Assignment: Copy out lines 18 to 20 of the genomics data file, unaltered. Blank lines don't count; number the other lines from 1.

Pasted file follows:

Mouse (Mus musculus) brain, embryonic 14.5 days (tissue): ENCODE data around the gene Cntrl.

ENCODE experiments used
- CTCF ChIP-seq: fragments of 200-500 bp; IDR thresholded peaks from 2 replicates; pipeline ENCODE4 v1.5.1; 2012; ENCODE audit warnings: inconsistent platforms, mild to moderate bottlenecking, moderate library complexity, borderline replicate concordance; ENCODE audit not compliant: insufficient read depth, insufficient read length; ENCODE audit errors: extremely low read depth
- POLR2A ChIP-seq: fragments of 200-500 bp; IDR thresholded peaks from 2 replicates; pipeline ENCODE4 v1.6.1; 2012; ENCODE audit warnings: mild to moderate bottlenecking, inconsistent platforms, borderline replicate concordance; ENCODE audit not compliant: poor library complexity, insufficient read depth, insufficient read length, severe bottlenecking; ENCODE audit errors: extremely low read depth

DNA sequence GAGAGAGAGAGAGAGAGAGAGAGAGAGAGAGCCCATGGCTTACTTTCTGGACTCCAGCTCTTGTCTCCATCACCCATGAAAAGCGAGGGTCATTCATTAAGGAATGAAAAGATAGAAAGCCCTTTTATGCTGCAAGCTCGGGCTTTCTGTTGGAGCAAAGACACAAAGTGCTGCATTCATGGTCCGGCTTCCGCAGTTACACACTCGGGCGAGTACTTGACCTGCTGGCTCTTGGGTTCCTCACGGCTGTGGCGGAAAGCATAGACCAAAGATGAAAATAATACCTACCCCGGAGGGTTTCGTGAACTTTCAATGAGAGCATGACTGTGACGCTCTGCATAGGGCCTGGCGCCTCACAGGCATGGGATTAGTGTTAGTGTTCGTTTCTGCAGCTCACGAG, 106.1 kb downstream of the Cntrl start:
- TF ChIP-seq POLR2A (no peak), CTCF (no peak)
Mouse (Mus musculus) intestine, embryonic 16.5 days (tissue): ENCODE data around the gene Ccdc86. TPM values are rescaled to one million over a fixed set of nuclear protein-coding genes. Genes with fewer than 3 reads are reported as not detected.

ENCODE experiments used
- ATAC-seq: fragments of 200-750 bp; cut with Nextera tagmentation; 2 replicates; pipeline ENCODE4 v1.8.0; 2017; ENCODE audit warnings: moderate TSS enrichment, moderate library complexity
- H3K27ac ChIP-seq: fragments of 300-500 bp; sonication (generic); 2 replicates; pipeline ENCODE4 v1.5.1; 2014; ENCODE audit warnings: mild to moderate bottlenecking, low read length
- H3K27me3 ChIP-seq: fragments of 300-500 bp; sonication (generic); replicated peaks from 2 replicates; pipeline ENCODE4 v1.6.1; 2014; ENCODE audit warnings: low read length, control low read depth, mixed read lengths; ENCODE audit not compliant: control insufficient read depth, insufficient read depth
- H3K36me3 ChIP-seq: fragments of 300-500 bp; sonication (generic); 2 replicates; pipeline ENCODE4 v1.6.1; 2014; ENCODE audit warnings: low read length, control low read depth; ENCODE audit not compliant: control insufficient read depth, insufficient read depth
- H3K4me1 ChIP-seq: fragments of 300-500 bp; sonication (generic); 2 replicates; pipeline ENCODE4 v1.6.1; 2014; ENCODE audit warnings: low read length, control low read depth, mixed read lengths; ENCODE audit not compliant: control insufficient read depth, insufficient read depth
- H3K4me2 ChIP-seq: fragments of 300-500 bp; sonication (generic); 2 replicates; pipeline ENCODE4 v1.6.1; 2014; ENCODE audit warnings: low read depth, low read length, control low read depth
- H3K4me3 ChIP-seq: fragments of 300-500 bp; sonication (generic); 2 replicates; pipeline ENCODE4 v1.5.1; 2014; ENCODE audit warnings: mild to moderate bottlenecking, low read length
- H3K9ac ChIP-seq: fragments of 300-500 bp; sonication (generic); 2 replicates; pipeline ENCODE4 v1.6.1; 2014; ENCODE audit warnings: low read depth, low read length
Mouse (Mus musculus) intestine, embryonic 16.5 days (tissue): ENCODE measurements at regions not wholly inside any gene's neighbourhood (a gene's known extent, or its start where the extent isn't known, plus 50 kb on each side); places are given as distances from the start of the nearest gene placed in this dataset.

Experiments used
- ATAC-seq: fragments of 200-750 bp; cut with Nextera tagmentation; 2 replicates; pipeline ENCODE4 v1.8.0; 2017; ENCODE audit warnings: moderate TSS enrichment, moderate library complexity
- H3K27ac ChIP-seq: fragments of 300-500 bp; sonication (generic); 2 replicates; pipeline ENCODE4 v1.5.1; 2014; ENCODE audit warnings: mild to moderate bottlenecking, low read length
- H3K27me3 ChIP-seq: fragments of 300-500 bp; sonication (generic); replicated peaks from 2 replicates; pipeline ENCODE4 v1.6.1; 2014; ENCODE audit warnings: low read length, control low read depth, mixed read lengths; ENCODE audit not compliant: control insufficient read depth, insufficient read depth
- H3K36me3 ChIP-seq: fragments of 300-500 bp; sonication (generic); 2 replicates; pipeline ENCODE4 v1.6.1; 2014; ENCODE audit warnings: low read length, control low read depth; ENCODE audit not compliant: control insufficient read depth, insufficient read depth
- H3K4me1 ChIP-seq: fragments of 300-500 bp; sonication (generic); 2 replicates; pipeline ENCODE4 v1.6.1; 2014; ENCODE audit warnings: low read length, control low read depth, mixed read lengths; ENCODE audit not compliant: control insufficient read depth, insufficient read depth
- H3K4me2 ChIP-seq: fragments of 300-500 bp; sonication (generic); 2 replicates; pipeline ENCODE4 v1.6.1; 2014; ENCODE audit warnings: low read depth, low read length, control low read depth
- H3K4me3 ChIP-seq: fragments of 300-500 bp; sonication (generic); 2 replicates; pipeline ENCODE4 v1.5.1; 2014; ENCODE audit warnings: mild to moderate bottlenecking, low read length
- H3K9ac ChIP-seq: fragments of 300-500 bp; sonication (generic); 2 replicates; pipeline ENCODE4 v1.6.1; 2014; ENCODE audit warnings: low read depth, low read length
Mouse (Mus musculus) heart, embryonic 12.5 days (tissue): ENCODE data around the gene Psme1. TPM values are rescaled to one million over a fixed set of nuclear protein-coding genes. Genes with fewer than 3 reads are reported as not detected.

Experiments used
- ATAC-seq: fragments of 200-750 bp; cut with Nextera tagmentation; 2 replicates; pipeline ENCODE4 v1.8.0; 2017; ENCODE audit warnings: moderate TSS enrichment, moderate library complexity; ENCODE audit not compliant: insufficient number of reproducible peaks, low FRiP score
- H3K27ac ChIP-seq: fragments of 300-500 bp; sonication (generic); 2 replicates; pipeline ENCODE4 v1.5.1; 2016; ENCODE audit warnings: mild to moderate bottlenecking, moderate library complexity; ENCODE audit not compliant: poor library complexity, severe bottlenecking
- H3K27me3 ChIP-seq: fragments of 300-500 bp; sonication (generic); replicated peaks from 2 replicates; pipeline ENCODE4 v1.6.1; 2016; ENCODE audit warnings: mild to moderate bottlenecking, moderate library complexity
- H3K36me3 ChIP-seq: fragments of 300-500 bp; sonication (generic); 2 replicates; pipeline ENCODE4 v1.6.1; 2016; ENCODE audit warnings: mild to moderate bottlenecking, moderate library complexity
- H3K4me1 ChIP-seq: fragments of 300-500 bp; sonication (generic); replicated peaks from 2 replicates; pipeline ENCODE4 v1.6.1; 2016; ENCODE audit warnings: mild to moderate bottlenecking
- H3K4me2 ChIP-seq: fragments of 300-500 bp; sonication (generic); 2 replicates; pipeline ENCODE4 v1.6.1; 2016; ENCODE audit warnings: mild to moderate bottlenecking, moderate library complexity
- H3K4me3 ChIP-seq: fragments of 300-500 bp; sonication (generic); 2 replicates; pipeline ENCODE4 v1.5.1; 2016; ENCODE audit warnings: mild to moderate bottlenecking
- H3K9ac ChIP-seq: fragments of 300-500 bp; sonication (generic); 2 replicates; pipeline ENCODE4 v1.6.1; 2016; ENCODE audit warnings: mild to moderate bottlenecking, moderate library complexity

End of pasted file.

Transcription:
Experiments used
- ATAC-seq: fragments of 200-750 bp; cut with Nextera tagmentation; 2 replicates; pipeline ENCODE4 v1.8.0; 2017; ENCODE audit warnings: moderate TSS enrichment, moderate library complexity
- H3K27ac ChIP-seq: fragments of 300-500 bp; sonication (generic); 2 replicates; pipeline ENCODE4 v1.5.1; 2014; ENCODE audit warnings: mild to moderate bottlenecking, low read length